Why Is My Internet So Slow?
Find out why your home internet and Wi-Fi are so slow (and how you can fix them in a jiff).
Why is my internet so slow right now?
If you feel like your internet is running slower than usual, it might be because you’re using it for more streaming and video calls than you used to. But you don’t have to get stuck in the slow lane.
We’ll help you figure out how to choose the internet plan you need—or how to get the most out of the internet you’ve got right now, as well as answer the age-old question: Why is my internet so slow?
What is a good internet speed?
We recommend you shoot for between 25 Mbps and 50 Mbps if it’s only you using your internet. If you live with friends or family, 100 Mbps will be a better fit.
Cheaper internet plans might look appealing on the monthly budget, but the daily headaches of slow internet probably won’t be worth the cash you’re saving.
For example, with a 15 Mbps internet plan, Zoom calls can come out garbled. A cheap plan isn’t worth the savings in the long run if you can’t work from home efficiently.
If you want to learn more about which internet speed is best for you, we’ve got a whole article on it. But if you’re already paying for a good plan and you still have slow internet, it’s time to look at another problem child—your Wi-Fi connection.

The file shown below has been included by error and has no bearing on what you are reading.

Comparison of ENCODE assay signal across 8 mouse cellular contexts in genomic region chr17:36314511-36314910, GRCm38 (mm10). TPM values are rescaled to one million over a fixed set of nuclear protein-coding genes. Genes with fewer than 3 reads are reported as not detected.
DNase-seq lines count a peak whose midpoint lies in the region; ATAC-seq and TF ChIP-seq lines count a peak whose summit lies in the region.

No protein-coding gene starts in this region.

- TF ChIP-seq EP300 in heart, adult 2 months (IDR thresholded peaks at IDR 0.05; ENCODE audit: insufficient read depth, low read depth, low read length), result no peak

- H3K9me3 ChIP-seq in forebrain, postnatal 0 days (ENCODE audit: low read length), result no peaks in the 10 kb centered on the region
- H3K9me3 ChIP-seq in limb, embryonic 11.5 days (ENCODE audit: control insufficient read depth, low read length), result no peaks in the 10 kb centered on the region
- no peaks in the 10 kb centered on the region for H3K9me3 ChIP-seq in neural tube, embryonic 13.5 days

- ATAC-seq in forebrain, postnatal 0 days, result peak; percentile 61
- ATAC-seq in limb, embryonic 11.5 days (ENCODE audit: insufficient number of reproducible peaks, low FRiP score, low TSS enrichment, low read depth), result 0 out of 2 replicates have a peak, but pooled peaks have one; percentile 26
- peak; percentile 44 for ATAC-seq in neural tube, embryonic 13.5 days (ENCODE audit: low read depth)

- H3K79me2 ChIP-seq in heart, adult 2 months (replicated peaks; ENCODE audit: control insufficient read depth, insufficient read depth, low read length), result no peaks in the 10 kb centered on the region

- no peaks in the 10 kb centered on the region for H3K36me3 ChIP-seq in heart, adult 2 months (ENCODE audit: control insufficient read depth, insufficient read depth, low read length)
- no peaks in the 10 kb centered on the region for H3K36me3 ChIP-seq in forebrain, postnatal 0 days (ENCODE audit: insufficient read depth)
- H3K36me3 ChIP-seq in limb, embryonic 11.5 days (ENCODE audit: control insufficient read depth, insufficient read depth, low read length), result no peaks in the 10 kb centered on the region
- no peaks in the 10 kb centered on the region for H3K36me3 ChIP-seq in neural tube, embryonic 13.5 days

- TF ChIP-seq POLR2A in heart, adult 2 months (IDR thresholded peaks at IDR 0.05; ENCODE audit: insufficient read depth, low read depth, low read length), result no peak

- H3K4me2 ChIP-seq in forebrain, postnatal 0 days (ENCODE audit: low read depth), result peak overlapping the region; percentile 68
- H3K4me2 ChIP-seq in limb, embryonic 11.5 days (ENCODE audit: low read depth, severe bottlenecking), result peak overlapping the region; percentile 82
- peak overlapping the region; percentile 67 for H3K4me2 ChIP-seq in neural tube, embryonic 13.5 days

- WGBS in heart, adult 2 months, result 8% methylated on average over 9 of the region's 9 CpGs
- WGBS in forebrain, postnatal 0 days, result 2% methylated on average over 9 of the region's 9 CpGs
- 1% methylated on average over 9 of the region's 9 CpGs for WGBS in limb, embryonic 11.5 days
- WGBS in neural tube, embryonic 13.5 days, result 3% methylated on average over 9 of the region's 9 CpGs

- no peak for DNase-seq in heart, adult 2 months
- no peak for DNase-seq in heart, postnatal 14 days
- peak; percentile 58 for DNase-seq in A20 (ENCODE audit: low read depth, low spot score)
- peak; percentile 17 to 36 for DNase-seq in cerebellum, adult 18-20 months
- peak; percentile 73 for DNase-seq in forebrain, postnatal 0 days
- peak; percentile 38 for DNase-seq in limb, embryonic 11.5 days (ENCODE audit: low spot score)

Is your internet plan too slow?
Enter your zip code to see faster internet plans near you.
Why is my Wi-Fi so slow?
If you pay for high-speed internet, but your Wi-Fi is slow, you might have a bad router. You could consider upgrading to a faster router, but even the best at-home Wi-Fi signals will never be as strong as a physical internet connection.
A Wi-Fi router is a device that transmits your internet signal—which enters through cables—wirelessly throughout your house. But your Wi-Fi signal gets worse as it runs into obstacles like furniture, walls, or even your neighbors’ Wi-Fi signals.
The solution to this is simple— ditch the Wi-Fi. You don’t need to wire down every device in the whole house, but an Ethernet cord will do a lot for conference calls, which require a stable connection.
So if you’re having similar trouble with unstable Wi-Fi, connect an Ethernet cable from your router to your computer.
This is what an Ethernet port and cable connector look like.
You can use an Ethernet cable to physically connect your internet to anything with an Ethernet port—which includes personal computers, laptops, gaming consoles, and smart TVs.
If you don’t have one lying around your junk drawer, pick one up on Amazon for the cost of a nice sandwich. (That’s a paid Amazon link—CableTV.com is an Amazon Associate, and we may make some money from this link.)
Mmm. Now I need a sandwich.
Once you’ve connected your Ethernet cord, try running a speed test like this one from HighSpeedInternet.com.
For the most accurate test, disconnect all other devices from the internet to make sure the testing computer has full access to your bandwidth.